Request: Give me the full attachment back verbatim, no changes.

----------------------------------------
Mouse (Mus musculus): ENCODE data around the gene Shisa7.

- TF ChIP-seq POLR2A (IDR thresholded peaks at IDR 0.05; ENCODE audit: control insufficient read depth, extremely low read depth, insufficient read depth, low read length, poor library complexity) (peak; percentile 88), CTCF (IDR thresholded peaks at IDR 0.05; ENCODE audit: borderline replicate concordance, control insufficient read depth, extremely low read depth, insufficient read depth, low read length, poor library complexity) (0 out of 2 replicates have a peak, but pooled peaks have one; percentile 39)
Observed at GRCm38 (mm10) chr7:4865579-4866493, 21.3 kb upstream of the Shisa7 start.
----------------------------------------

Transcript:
Mouse (Mus musculus): ENCODE data around the gene Shisa7.

- TF ChIP-seq POLR2A (IDR thresholded peaks at IDR 0.05; ENCODE audit: control insufficient read depth, extremely low read depth, insufficient read depth, low read length, poor library complexity) (peak; percentile 88), CTCF (IDR thresholded peaks at IDR 0.05; ENCODE audit: borderline replicate concordance, control insufficient read depth, extremely low read depth, insufficient read depth, low read length, poor library complexity) (0 out of 2 replicates have a peak, but pooled peaks have one; percentile 39)
Observed at GRCm38 (mm10) chr7:4865579-4866493, 21.3 kb upstream of the Shisa7 start.